Don’t Call It Crazy: How I Loved Both of You

It was never my intention to harbor fugitive demons; they came along for the ride I never knew I was on.

I’m not even sure how to lay this story out. Do I tell you all that I laid next to a man most nights and never slept because just a moment before that man was at my neck? I should probably tell y’all how many times I walked …and never got very far. I would always remember those sad eyes and I’d turn around.

I noticed in month two. I’m not sure if I knew exactly but I had a feeling. He had changed and it was not for the better, and it was never for long. My baby wasn’t my baby and I didn’t know why.

I spent a year or so in love with a man who was sometimes someone else. He’s bipolar. He’s as mean as a bull, and as gentle as a summer breeze. Sometimes separately, sometimes all at once. I would be scared and still sit in his arms because the embrace was a familiar warmth. I would feel guilty, because it had to be me right? I was setting him off. “Stop calling so much, go over every day because he thinks you don’t have time for him, text him back before he snaps…” I always thought those thoughts too late. He was always snapping, and I was always confused.

I was mad because I hated his anger. I hated him because I didn’t understand why he would say the things he said. I would tell him all the time “You need help, something’s wrong with you..” I knew those words were true but I never tried to help; I just took it. I apologized for making him angry then went back to secretly hating him. I loved him but didn’t like him and I never treated his illness like a real thing. He had never been diagnosed, he had no medicine, he had no control…I had no cares. I was tired and I was over the name calling. I was over those empty eyes. His ghosts were now haunting me and my door was never open to them.

Then, it happened.

He was stressed and I wouldn’t pick up. My pacifying days were over. He had a fit of rage, alone, on the side of the road as a police car was approaching the intersection. They put him away for a week, heavily sedated and constantly monitored. That’s when He finally heard the words…”Depression” “Bipolar” “Imbalance”. All the things he always felt, all those ghost had a name. All those closet skeletons had a face. And suddenly, he was okay. Face to face with reality, he had a peace he had never known .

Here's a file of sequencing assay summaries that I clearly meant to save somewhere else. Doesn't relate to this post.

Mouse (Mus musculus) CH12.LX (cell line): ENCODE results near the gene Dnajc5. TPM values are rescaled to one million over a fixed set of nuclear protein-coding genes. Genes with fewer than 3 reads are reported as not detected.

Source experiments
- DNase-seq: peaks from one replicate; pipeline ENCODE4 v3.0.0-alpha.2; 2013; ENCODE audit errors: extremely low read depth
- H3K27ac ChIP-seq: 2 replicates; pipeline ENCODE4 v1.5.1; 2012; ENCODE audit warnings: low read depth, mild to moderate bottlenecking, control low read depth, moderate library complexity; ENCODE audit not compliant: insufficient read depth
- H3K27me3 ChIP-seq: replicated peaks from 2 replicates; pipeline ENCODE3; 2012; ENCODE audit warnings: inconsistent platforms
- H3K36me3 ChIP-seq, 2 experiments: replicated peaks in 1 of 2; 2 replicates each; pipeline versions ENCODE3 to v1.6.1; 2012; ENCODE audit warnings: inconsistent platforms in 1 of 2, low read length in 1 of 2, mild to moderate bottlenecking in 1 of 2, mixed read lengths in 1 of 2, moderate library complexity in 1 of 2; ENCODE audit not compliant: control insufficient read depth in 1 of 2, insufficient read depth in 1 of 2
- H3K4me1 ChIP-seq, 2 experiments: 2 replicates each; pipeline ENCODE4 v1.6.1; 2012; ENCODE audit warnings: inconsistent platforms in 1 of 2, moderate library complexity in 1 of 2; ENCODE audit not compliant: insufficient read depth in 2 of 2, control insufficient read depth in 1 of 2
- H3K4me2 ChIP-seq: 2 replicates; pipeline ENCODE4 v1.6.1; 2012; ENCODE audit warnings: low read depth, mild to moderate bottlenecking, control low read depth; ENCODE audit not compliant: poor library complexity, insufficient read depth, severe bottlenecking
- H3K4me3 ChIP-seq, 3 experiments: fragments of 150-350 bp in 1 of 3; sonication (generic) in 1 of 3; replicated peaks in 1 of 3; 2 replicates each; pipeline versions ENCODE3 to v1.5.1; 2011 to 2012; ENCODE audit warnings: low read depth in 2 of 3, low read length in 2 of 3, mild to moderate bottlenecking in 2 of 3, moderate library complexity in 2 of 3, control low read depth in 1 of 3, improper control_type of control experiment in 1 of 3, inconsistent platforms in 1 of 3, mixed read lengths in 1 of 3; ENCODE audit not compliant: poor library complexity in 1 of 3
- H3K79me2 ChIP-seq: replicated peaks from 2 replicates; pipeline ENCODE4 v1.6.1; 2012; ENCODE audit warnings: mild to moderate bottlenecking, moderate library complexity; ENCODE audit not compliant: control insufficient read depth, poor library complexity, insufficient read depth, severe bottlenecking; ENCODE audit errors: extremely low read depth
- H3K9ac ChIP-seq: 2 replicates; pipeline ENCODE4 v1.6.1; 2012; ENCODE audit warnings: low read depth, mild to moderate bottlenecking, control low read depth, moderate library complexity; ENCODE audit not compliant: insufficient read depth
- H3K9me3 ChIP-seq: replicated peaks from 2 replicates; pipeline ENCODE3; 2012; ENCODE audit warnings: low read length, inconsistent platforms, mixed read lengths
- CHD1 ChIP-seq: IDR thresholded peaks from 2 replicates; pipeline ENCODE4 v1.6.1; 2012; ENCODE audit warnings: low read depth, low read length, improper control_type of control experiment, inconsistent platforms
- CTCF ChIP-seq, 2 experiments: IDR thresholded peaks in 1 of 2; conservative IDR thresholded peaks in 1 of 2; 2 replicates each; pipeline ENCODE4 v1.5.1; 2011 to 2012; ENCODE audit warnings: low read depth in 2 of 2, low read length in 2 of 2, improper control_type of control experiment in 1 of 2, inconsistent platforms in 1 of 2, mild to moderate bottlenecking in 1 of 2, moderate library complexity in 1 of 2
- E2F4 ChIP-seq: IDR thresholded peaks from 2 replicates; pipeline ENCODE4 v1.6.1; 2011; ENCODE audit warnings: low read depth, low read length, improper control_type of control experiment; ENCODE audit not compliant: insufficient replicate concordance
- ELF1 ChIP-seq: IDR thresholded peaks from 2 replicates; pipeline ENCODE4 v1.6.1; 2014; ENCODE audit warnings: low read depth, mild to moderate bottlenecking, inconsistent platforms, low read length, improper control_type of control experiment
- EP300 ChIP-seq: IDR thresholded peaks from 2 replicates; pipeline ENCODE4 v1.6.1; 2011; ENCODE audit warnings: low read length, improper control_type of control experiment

He called and said he was sorry and my first thought was to say “About time I get one of these”. I decided to say that he had no reason to apologize because he didn’t choose this. He could have never controlled it even if he tried. I decided to apologize for losing patience and finding distance because support could have gone a long way. Support could have kept him inside and not out there on the sidewalk fighting demons in a losing battle. I was so proud that he wasn’t scared. I was sad at the thought of him in a small room with a door that only locked from one side, but he couldn’t run anymore. Silver lining.

I never saw him as less of a man because he was ill. I never counted him out because he had more obstacles than most. His love was equal to any kind I could have received somewhere else; he just showed it differently. His drive was never altered. I went from sleeping on his air mattress while he slept on the floor because my comfort was more important to him than his own. We went from that to his downtown apartment that was fully furnished with a bomb view. I met that man after he finally won his battle against homelessness; he was humble and grateful to still be alive. He always saw himself as able and so did I. I was proud of him for coming so far, but I knew the rest of his journey was one he would have to walk alone. Love was a distraction and a scapegoat; he wanted to put me first and then blame me for it. He wanted to put himself on the back burner and then hate me for it.

Trust me when I say this: love is not and will never be anyone’s cure. It can mask the symptoms, and dull any pain but it will never heal it.

You all, if you encounter someone with a mental illness embrace them. If you happen to be in a relationship with someone who has a mental illness and has not gotten help, never tell them the things I told mine. I was always spiteful in my words and that was nowhere near helpful. Talk things out and ask what’s wrong instead of throwing that crazy word into the atmosphere. Dig deeper and ask them if they sometimes feel out of control. Ask them if they want help, because we as girlfriends can be a diary, a pillow, a shoulder, target practice for their anger, but we are not the solution. We have not been trained and we cannot be the cure. Mental illness is scary and it’s overwhelming but it’s real. Mental illness cannot be summed up with “crazy”. It is not solved with a prayer and it is not matched with equal anger. The people who suffer from them are stronger and braver than I think we care to acknowledge. Applaud their battle because every day they fight, and be okay with the fact that sometimes that fight will include you. Trust me, every ally counts.

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